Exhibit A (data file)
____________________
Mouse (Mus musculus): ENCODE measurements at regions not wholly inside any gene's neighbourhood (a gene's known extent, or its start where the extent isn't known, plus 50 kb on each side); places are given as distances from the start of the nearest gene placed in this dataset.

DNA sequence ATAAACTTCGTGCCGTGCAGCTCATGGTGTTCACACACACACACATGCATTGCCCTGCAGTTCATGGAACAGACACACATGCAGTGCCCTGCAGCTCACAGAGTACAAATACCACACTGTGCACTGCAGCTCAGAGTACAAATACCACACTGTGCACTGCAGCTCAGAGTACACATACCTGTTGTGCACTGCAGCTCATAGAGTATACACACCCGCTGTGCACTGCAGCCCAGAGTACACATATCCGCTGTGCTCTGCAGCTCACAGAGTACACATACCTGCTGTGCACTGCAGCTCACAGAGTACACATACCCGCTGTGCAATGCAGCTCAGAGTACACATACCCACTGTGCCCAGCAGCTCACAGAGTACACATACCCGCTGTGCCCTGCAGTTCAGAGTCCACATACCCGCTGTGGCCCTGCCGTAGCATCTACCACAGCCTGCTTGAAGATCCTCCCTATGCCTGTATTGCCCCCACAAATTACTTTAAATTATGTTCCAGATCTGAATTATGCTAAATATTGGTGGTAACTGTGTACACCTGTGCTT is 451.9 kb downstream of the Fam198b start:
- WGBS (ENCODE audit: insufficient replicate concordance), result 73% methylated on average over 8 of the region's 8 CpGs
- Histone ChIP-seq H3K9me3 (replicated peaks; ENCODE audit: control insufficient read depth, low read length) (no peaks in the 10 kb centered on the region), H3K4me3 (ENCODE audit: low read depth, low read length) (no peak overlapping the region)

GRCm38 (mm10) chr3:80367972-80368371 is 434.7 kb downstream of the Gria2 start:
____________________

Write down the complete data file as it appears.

Mouse (Mus musculus): ENCODE measurements at regions not wholly inside any gene's neighbourhood (a gene's known extent, or its start where the extent isn't known, plus 50 kb on each side); places are given as distances from the start of the nearest gene placed in this dataset.

DNA sequence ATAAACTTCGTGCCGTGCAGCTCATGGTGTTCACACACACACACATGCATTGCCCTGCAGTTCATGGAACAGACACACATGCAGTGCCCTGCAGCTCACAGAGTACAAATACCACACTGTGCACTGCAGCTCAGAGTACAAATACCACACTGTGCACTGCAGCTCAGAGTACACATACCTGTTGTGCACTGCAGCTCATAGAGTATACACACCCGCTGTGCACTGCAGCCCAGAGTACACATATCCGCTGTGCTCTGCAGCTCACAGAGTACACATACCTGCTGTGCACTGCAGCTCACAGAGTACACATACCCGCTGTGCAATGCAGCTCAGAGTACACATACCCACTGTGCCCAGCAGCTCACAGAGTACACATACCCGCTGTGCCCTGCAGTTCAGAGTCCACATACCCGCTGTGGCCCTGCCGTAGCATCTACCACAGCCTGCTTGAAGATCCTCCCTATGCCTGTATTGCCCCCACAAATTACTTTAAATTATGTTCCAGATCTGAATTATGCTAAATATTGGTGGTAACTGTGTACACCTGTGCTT is 451.9 kb downstream of the Fam198b start:
- WGBS (ENCODE audit: insufficient replicate concordance), result 73% methylated on average over 8 of the region's 8 CpGs
- Histone ChIP-seq H3K9me3 (replicated peaks; ENCODE audit: control insufficient read depth, low read length) (no peaks in the 10 kb centered on the region), H3K4me3 (ENCODE audit: low read depth, low read length) (no peak overlapping the region)

GRCm38 (mm10) chr3:80367972-80368371 is 434.7 kb downstream of the Gria2 start: